What I would say is that we should re-frame the debate a little. Never have I been to a coffee farm with Grind and thought “damn, this place could do with a little more sustainability.” But on my cycle through central London to work I probably think that every 10 seconds. Just like how the large fossil fuel lads invented the concept of the carbon footprint to subtly place the responsibility on us as consumers rather than themselves, we need to avoid casually passing these bucks onto farmers.
Speaking of sustainability, with things like emissions reporting and government regulations coming in soon, should roasters be worried about supply? What’s your take on the EUDR deforestation regulation?
These regulations have the potential to rock the world of coffee, and everyone I talk to is a little unsure exactly how they’ll work. For example, it may be possible that if a farmer cuts a tree down to the stump (common practice to encourage regrowth and a healthy tree) they would breach the regulations and incur a huge fine.
Of course, I support efforts to reduce deforestation, but I’m worried that these rules are going to make things disproportionately harder for the smaller, less well-funded producers / companies over the larger ones. Hopefully that’s just my pessimistic take on it though! Let’s be positive and assume that the speciality producers of the world will be fine, supply will be unaffected and there will be more trees.
Coffee prices both local and on the ICE market have been volatile this year. Does there have to be a compromise on inventory or quality or both when prices rise?
How do you manage inventory if you’ve had a coffee around for a while and it’s starting to age? Can you mitigate the impact on green quality through creative roasting?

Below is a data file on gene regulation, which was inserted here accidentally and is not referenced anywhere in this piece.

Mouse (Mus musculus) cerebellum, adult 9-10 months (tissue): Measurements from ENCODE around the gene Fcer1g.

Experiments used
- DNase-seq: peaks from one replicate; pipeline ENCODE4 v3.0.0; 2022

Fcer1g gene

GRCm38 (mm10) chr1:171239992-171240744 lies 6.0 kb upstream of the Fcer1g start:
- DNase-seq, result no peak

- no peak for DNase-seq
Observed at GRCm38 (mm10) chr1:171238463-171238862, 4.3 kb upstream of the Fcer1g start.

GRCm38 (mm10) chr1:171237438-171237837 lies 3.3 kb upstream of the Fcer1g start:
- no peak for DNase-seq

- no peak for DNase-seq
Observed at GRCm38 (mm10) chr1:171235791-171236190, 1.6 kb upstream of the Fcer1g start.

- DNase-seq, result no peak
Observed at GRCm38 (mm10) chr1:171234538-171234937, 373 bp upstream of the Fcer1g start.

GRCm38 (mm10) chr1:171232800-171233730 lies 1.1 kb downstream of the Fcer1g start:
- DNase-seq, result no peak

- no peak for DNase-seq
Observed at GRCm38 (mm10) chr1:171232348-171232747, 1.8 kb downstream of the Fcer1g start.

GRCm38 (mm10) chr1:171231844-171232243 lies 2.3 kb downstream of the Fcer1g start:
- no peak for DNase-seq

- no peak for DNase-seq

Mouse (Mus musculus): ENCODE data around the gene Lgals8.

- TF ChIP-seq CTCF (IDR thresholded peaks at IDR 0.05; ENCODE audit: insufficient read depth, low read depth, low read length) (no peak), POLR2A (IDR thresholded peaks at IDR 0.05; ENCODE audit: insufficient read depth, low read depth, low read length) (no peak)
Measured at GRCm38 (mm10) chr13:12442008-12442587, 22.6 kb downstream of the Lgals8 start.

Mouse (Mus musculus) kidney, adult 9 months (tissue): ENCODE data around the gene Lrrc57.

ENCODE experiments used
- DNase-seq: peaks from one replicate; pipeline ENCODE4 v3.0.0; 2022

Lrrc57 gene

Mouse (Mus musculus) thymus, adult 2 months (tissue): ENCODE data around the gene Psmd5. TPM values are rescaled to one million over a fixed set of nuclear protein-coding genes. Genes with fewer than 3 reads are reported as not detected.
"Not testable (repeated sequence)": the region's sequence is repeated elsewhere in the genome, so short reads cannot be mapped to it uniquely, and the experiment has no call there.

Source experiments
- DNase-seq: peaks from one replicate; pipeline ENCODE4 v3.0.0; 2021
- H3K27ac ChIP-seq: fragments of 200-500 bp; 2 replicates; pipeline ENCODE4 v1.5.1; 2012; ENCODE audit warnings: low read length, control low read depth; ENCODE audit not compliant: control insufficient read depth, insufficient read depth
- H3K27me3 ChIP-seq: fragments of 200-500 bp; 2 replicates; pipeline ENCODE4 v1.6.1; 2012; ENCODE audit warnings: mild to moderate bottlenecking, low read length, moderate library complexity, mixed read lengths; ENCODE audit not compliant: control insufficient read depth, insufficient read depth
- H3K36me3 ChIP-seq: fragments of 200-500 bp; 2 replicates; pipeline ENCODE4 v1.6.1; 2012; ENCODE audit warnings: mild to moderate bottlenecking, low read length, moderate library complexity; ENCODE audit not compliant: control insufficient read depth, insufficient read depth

This is such a tough question to talk about. If a green bean costs double the price it did last year you have to charge your customers more, find other ways to make that money back, or just buy some different green (or just lose money?). I think we’re really lucky at Grind to have a lot of different avenues of revenue (and some investment) that allow us to be flexible and absorb these changes (up to a point), and I’m very aware that not every business has this luxury. Working directly with producers really helps here, as you can talk together and find a solution that works for both sides. Once again, a luxury of being at a bigger scale. As far as having old-tasting coffee; woody espresso is maybe my biggest fear as a green buyer. I think the answer is a combination of:
Project your numbers perfectly and buy coffees seasonally to run out just when the next ones arrive.
Build flexibility into your range so if something sells better / worse than expected then you can react.
Roast really dark so no one can taste the woodiness even if it’s there.
I sit somewhere between 1 and 2, I think.
On the last point, I really don’t think you can hide bad green through anything but really dark roasting, which I believe should ideally never happen. Kind of like if you’re a barista working with bad beans, do your best with the recipe, but really look to your roaster and ask why you’re working with an imperfect starting material.
So, if you find yourself with 100 bags of woody Colombian, drink one cup every day to ingrain the lesson of never over-buying again?
What’s next for Grind and what are you looking forward to?
It’s been really fun doing collaborations this year; Oatly, Pip and Nut, Henry Holland, even Our Place pans. I think we’ll be doing more fun stuff like this. I’m going on my first sourcing trip to India soon, which I cannot wait for; I think it’s a very under-represented origin in speciality and I know there’s some amazing coffee there.
Finally, I’m just excited to keep on truckin’, growing and embracing all the challenges and privileges that growth brings! I hope I can be a good impactful force in this industry, and I’ll try and have some fun at the same time.